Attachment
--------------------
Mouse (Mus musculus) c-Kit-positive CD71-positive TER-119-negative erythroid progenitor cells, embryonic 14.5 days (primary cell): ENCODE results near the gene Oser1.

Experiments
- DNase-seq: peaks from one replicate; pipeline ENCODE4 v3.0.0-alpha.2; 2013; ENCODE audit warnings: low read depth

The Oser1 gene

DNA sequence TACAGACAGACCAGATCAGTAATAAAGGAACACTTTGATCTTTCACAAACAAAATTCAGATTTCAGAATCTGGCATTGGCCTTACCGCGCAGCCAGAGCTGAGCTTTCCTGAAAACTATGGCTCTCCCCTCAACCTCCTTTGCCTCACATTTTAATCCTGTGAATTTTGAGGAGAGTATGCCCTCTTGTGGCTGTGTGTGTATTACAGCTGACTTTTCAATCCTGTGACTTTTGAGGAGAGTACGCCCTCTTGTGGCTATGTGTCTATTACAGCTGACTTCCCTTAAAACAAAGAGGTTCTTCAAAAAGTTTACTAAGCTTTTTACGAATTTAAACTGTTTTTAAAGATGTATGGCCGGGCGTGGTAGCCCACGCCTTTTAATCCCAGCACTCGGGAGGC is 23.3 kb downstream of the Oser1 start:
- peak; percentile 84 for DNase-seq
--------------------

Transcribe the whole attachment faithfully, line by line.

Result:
Mouse (Mus musculus) c-Kit-positive CD71-positive TER-119-negative erythroid progenitor cells, embryonic 14.5 days (primary cell): ENCODE results near the gene Oser1.

Experiments
- DNase-seq: peaks from one replicate; pipeline ENCODE4 v3.0.0-alpha.2; 2013; ENCODE audit warnings: low read depth

The Oser1 gene

DNA sequence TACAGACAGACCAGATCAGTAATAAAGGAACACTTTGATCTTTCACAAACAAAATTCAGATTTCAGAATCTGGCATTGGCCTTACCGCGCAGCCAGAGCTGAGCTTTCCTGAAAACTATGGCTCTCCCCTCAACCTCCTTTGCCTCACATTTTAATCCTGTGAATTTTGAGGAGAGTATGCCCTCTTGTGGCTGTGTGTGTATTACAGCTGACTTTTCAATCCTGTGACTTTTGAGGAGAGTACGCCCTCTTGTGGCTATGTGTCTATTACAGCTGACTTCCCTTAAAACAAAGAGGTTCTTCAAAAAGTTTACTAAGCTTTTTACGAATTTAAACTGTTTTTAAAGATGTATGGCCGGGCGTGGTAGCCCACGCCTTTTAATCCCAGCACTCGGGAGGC is 23.3 kb downstream of the Oser1 start:
- peak; percentile 84 for DNase-seq